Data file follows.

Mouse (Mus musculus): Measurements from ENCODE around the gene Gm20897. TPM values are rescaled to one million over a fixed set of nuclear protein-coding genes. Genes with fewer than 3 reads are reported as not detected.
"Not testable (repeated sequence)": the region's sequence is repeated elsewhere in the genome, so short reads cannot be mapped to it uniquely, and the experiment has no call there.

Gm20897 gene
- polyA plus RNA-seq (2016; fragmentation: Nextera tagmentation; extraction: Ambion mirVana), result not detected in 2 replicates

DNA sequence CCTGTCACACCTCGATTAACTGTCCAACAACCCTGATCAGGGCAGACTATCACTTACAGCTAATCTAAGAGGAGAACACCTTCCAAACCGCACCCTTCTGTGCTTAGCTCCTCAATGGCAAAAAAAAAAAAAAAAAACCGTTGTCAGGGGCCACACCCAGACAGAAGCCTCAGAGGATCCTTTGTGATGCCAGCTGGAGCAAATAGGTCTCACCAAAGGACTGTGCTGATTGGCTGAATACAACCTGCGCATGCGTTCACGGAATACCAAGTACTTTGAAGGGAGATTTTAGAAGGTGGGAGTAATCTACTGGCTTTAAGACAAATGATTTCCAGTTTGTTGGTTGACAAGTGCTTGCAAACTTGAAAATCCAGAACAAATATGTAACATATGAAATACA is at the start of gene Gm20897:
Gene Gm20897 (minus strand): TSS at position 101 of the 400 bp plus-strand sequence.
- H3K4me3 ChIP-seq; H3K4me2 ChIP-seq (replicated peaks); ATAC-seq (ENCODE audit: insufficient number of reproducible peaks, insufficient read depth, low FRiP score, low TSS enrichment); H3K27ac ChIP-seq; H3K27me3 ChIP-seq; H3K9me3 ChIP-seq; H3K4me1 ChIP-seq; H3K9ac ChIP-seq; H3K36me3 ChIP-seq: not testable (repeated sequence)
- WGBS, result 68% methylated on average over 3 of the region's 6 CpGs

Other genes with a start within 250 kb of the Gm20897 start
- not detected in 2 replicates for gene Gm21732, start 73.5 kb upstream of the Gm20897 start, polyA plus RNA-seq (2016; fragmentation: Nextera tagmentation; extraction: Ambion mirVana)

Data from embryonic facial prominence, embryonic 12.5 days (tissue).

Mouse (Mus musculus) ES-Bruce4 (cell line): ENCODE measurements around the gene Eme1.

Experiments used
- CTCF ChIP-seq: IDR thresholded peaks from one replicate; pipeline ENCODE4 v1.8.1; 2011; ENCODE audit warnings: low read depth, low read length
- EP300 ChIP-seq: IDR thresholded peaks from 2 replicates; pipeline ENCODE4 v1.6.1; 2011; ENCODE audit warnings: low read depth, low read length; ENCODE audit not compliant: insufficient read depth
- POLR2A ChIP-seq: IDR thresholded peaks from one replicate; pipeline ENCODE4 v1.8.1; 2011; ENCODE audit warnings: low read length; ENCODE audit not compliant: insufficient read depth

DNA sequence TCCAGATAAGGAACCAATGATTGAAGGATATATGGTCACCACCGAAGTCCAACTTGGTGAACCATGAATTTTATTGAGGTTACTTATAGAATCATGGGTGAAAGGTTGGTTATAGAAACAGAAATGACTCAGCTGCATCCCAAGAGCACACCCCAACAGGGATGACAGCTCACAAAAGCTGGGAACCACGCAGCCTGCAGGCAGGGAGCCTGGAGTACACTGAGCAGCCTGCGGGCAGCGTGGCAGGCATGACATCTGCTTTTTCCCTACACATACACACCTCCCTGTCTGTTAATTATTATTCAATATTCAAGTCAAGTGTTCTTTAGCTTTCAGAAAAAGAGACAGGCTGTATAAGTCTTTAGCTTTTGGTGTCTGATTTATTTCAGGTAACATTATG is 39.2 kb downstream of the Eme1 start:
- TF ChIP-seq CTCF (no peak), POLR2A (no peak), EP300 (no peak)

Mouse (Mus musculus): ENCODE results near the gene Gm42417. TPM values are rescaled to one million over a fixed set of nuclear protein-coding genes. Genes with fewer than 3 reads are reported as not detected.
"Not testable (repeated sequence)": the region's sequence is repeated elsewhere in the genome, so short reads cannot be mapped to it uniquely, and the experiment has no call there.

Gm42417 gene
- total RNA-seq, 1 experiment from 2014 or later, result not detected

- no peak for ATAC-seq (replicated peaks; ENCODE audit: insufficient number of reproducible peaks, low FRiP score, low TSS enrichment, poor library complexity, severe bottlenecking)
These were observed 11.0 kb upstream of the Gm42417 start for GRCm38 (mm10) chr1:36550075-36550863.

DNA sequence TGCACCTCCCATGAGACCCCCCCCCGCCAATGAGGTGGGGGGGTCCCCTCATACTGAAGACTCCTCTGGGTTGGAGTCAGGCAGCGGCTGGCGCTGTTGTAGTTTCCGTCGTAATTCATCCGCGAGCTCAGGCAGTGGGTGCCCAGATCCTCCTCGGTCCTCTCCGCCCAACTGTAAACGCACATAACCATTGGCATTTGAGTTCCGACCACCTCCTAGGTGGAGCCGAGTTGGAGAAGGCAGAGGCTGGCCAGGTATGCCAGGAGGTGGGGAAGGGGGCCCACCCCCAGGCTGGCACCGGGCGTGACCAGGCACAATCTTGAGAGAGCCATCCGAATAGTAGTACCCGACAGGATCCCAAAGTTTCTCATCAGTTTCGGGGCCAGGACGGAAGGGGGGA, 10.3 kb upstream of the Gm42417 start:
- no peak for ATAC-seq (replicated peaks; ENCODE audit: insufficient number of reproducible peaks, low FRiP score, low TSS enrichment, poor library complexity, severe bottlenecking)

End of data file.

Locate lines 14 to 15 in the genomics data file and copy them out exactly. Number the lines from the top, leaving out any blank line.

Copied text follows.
- CTCF ChIP-seq: IDR thresholded peaks from one replicate; pipeline ENCODE4 v1.8.1; 2011; ENCODE audit warnings: low read depth, low read length
- EP300 ChIP-seq: IDR thresholded peaks from 2 replicates; pipeline ENCODE4 v1.6.1; 2011; ENCODE audit warnings: low read depth, low read length; ENCODE audit not compliant: insufficient read depth